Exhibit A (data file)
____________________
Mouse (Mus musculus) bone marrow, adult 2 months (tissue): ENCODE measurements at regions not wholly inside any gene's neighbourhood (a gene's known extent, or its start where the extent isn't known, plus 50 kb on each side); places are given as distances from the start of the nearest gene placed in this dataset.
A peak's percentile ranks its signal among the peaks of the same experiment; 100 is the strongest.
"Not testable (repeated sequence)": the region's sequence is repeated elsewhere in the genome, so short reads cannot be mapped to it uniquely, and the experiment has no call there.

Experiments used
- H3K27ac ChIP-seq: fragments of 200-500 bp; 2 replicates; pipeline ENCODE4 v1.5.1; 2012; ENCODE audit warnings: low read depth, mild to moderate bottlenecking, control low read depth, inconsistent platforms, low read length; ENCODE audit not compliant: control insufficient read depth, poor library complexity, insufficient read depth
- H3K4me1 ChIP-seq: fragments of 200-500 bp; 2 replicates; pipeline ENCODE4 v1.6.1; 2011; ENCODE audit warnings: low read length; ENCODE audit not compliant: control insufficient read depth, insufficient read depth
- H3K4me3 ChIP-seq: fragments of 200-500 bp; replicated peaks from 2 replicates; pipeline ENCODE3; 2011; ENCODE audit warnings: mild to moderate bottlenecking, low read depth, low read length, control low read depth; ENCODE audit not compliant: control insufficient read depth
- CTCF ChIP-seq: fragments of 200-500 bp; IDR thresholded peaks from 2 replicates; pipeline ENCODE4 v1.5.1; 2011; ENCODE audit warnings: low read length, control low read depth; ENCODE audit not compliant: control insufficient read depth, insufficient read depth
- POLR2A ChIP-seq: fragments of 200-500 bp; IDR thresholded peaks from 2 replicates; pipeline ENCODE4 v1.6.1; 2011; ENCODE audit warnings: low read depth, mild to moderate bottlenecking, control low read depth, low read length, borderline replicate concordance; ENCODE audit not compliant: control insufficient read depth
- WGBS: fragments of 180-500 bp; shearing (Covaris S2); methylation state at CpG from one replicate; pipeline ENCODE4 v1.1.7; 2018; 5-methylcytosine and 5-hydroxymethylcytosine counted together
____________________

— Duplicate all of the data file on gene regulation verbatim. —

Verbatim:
Mouse (Mus musculus) bone marrow, adult 2 months (tissue): ENCODE measurements at regions not wholly inside any gene's neighbourhood (a gene's known extent, or its start where the extent isn't known, plus 50 kb on each side); places are given as distances from the start of the nearest gene placed in this dataset.
A peak's percentile ranks its signal among the peaks of the same experiment; 100 is the strongest.
"Not testable (repeated sequence)": the region's sequence is repeated elsewhere in the genome, so short reads cannot be mapped to it uniquely, and the experiment has no call there.

Experiments used
- H3K27ac ChIP-seq: fragments of 200-500 bp; 2 replicates; pipeline ENCODE4 v1.5.1; 2012; ENCODE audit warnings: low read depth, mild to moderate bottlenecking, control low read depth, inconsistent platforms, low read length; ENCODE audit not compliant: control insufficient read depth, poor library complexity, insufficient read depth
- H3K4me1 ChIP-seq: fragments of 200-500 bp; 2 replicates; pipeline ENCODE4 v1.6.1; 2011; ENCODE audit warnings: low read length; ENCODE audit not compliant: control insufficient read depth, insufficient read depth
- H3K4me3 ChIP-seq: fragments of 200-500 bp; replicated peaks from 2 replicates; pipeline ENCODE3; 2011; ENCODE audit warnings: mild to moderate bottlenecking, low read depth, low read length, control low read depth; ENCODE audit not compliant: control insufficient read depth
- CTCF ChIP-seq: fragments of 200-500 bp; IDR thresholded peaks from 2 replicates; pipeline ENCODE4 v1.5.1; 2011; ENCODE audit warnings: low read length, control low read depth; ENCODE audit not compliant: control insufficient read depth, insufficient read depth
- POLR2A ChIP-seq: fragments of 200-500 bp; IDR thresholded peaks from 2 replicates; pipeline ENCODE4 v1.6.1; 2011; ENCODE audit warnings: low read depth, mild to moderate bottlenecking, control low read depth, low read length, borderline replicate concordance; ENCODE audit not compliant: control insufficient read depth
- WGBS: fragments of 180-500 bp; shearing (Covaris S2); methylation state at CpG from one replicate; pipeline ENCODE4 v1.1.7; 2018; 5-methylcytosine and 5-hydroxymethylcytosine counted together